Cenozoic domino-style crustal extension in the Lemitar Mountains, New Mexico--A summary
Richard M. Chamberlin
The Lemitar Mountains are located in central New Mexico near the axis of a north-trending zone of crustal extension known as the Rio Grande rift (Chapin and Seager, 1975; Cordell, 1978). Detailed geologic mapping of the Lemitar Mountains (Chamberlin, 1976, 1978, 1982) has revealed a complex structural pattern dominated by subhorizontal to moderately east dipping, dip-slip, normal faults that repeat over and over a strongly west-tilted sequence of Oligocene volcanic strata (fig. 1, A-A' , B-B'). Abrupt changes in thickness of basaltic-andesite lavas and angular unconformities between adjacent ash-flow tuffs locally oc-cur across these low-angle normal faults. Restoration of the ash-flow sheets to their original horizontal positions allows only one reasonable kinematic interpretation—the subhorizontal faults were high-angle nor-mal faults bounding simultaneously rotating blocks in middle to late Oligocene time (31-27 m.y. ago).
I have previously referred to this simultaneous rotation and dip-slip displacement of subparallel fault blocks as domino style rifting because in cross section the subequally tilted blocks look similar to a train of fallen dominoes (Chamberlin, 1978). The term domino-style extension may(?) be relatively new but the concept is not, and can be found in several discussions of extended terranes in the Basin and Range province (Emmons and Garrey, 1910, fig. 15; Thompson, 1960, fig. 3).
Based on detailed mapping and 30,000 m of drill holes in the Yer-ington district of Nevada, Profett (1977, fig. 15) has elegantly docu-mented simultaneous rotation and displacement of originally high-angle, domino-like (gently curved) normal faults in an area that has undergone more than 100 percent extension. Although the fault planes are gently curved (3-7°/km), Profett's palinspastic cross sections demonstrate that the faults have been rotated (domino-style) to their present subhorizontal attitude. The recognition of rotated fault surfaces, either planar or gently curved, is a key aspect of domino-style extension, which is not found in most discussions of imbricate, listric normal fauting that tacitly assume the fault surfaces are fixed in space (see Anderson, 1971).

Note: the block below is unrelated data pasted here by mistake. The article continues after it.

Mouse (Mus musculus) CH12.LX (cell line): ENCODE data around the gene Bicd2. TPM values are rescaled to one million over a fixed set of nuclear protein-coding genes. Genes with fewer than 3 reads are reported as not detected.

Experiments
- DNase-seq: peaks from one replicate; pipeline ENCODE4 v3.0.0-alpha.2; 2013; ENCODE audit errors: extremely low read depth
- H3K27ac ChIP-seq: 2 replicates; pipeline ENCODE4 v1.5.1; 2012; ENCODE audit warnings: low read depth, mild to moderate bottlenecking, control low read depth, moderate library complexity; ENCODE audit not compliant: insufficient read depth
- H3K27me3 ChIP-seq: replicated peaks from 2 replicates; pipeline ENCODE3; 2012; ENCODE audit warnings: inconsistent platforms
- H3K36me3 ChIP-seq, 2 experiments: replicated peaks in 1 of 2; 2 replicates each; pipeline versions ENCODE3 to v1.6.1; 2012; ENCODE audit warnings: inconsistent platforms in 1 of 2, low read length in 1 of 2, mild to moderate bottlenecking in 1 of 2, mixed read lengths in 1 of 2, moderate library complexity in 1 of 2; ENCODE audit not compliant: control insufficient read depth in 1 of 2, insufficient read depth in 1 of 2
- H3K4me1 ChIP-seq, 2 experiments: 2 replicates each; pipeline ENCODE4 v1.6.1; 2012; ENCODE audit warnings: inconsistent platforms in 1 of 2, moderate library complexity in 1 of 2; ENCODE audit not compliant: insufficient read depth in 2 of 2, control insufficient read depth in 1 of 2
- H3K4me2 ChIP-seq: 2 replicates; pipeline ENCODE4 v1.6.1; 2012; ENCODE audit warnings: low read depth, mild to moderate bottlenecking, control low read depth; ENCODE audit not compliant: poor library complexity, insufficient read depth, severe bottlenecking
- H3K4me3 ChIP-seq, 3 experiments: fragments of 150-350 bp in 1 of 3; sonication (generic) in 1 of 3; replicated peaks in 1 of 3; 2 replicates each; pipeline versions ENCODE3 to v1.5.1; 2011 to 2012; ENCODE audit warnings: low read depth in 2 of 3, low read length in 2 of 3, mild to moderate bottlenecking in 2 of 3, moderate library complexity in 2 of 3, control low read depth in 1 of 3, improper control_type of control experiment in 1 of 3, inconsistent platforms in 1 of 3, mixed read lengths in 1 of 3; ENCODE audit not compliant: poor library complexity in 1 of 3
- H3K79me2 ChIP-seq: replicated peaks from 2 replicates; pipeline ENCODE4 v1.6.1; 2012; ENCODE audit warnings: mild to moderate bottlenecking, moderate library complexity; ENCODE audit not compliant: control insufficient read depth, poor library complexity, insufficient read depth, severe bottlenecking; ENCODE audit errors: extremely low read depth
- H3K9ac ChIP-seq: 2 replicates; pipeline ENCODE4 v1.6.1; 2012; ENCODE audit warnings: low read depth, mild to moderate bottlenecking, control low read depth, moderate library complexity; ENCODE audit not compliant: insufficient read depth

Figure 2 illustrates another important aspect of domino-style normal faulting, which is that after about 30 degrees of rotation the original domino faults are no longer in a favorable orientation for displacement as gravity shears. Continuing crustal extension must then form a second set of high-angle domino faults, which is coaxially superimposed on the first set. Buried low-angle faults in the Yerington district (Profett, 1977) and the Lemitar Mountains strongly support this aspect of Morton and Black's (1975) hypothetical model.
It must be emphasized that the concept of domino-style faulting is at best only a first-order approximation of the crustal extension process. In the real crust, vertical and lateral changes in ductilty, preexisting structural grain or lack thereof, isostatic adjustments, magmatic intru-sions, normal and reverse drag adjacent to faults, and other factors can, and do, create departures from the simple model of domino blocks (fig. 1).
The purpose of this summary article is to briefly describe structural features observed in the Lemitar Mountains and to interpret from them the late Cenozoic structural evolution of the area. In addition, palin-spastically restored cross sections are presented which allow a reason-able estimate of the amount and rate of extension in the Lemitar Mountains area.
- Chamberlin, Richard M., 1983, Cenozoic domino-style crustal extension in the Lemitar Mountains, New Mexico--A summary, in: Socorro region II, Chapin, C. E., New Mexico Geological Society, Guidebook, 34th Field Conference, pp. 111-118.